Subprime losses by bank in 2007 show HSBC at number 1

Today we look back at early 2007 to see HSBC as a major factor in US subprime. The SEC provided a list of subprime mortgage write-offs early in the crisis. HSBC held the number one spot. Without a doubt HSBC also attracted the attention of regulators. Here are subprime write-offs, listed by bank:

HSBC – $10.6 billion (as of February 2007)
Merrill Lynch – $7.9 billion
Citigroup – $3.2 billion
JPMorgan – $1.7 billion
Goldman Sachs – $1.5 billion
Bank of America – $1.4 billion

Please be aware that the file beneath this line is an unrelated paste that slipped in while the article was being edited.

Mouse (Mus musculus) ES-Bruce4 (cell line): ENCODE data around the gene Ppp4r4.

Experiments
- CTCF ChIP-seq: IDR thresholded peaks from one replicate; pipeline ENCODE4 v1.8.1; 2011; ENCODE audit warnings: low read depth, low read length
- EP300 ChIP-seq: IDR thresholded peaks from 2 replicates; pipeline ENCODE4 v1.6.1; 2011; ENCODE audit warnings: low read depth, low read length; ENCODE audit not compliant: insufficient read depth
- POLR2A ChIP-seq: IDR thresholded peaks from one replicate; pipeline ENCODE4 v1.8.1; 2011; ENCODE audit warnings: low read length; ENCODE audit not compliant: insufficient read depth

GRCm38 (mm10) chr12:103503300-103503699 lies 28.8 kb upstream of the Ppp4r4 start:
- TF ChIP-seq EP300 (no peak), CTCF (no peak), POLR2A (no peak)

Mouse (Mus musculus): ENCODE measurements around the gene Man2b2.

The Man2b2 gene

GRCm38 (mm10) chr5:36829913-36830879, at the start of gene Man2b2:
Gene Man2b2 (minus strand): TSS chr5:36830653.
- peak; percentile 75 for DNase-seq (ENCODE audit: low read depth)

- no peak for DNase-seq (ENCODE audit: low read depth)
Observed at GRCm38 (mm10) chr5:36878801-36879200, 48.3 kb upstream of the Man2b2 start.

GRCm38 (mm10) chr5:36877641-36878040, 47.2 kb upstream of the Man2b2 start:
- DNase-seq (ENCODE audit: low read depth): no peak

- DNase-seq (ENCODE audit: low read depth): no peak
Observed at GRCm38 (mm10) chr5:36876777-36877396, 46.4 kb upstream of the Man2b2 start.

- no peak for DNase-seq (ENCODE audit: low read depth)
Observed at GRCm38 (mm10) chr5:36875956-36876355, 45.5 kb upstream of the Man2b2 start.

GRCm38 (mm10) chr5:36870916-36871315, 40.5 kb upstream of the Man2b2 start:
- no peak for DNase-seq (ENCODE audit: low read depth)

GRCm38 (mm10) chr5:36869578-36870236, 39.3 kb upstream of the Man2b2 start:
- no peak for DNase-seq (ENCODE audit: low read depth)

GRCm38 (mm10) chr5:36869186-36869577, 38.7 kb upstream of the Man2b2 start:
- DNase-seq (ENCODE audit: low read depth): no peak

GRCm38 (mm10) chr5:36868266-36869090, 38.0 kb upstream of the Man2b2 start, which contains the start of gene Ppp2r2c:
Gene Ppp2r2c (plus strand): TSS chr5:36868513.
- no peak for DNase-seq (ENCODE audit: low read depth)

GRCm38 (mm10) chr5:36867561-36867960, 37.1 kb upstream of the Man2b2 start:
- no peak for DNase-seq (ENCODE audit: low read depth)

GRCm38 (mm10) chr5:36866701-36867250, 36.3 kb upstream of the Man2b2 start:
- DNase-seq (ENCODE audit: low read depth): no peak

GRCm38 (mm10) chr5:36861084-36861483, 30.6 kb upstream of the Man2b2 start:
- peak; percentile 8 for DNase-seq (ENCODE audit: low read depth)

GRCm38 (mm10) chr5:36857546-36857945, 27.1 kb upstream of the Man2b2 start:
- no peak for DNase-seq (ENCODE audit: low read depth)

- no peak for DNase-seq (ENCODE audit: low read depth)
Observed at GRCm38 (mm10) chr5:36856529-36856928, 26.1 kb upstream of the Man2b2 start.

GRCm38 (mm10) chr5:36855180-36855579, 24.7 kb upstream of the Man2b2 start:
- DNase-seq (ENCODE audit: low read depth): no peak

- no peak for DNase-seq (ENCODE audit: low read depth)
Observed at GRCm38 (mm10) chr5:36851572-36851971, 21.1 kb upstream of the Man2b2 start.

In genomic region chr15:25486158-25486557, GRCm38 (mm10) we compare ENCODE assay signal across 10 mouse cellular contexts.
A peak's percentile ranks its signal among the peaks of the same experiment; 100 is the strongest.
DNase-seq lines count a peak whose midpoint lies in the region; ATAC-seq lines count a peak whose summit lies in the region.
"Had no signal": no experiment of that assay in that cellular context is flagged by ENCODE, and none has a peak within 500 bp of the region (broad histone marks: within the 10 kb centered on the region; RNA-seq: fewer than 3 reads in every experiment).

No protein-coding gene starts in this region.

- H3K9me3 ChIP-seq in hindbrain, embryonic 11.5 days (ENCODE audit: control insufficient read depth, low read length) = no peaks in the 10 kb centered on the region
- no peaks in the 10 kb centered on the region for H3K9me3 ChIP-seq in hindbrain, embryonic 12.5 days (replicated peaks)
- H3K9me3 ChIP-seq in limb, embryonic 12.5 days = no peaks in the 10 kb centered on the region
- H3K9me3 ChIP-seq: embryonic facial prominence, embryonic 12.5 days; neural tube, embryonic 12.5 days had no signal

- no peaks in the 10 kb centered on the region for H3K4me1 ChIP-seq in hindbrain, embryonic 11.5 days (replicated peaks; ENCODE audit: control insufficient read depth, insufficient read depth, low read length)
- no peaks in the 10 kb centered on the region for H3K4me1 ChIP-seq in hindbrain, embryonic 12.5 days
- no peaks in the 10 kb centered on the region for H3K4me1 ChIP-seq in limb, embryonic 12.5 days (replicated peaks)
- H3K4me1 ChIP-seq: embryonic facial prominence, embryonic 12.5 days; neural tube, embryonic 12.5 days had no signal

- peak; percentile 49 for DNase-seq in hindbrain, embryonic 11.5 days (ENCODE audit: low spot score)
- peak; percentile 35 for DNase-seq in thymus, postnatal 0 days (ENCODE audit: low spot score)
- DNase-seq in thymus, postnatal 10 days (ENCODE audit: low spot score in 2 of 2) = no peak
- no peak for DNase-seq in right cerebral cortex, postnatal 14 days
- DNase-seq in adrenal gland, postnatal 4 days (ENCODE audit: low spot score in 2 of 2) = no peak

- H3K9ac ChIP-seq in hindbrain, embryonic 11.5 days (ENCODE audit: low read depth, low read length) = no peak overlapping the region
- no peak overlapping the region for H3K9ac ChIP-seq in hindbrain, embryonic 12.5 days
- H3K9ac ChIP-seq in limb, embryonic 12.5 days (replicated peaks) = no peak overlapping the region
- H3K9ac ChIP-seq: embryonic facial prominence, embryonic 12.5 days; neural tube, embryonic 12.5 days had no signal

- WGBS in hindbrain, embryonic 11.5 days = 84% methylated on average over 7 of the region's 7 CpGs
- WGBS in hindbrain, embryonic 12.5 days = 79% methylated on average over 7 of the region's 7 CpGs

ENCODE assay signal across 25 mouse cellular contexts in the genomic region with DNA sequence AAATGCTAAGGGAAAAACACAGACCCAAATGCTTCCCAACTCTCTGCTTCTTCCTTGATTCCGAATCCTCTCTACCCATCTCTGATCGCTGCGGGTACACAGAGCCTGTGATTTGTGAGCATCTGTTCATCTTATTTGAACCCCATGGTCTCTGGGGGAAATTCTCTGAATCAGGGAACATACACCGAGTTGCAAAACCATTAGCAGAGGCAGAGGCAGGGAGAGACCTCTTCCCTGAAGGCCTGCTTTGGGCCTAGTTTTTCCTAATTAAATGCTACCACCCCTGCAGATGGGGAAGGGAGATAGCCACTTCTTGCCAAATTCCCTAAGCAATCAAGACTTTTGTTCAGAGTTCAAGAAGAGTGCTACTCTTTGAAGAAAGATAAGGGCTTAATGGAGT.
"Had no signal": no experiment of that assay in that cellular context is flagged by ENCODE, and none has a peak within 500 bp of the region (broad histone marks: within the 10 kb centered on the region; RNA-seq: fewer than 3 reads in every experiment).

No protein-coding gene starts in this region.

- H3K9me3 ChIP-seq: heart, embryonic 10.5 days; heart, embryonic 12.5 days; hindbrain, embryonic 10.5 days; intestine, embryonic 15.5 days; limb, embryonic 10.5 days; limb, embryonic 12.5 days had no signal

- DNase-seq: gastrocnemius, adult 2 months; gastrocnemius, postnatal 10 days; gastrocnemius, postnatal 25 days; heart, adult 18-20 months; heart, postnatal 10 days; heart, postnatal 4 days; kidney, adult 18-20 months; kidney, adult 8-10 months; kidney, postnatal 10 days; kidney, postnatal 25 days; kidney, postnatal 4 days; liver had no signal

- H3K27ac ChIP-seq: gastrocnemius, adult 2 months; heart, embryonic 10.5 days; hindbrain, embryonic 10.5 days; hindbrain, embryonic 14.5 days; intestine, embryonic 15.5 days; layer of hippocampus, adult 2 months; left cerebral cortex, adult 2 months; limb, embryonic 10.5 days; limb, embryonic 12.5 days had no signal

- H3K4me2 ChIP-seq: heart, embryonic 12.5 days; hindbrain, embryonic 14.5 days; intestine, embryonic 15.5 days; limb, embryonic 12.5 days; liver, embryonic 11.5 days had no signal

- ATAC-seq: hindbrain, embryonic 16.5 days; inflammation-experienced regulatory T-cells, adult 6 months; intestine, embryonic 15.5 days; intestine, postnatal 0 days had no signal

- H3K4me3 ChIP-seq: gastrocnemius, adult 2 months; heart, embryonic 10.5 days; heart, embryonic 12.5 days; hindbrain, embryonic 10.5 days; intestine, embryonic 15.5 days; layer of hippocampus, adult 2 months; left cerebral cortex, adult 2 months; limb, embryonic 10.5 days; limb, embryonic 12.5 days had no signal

Wachovia – $1.3 billion
Morgan Stanley – $940 million
Lehman – $700 million
Bear Sterns – $700 million
(courtesy of Mortgage Blues)

Analysis of subprime by 2010 revealed that with few exceptions so called “non bank entities” of regulated banks caused most of the problem. Lending wildly to those who could not repay, while creating loans that were so oppressive they could not be repaid, subprime was just a name. Crazy irresponsible lending simply caused a huge problem.

For HSBC losses were sometimes bigger because second mortgage loans through Household Finance (HFC) and Beneficial Finance (Beneficial) were immediate losses. First mortgages, including those made through HSBC’s Decsion One, didn’t perform well.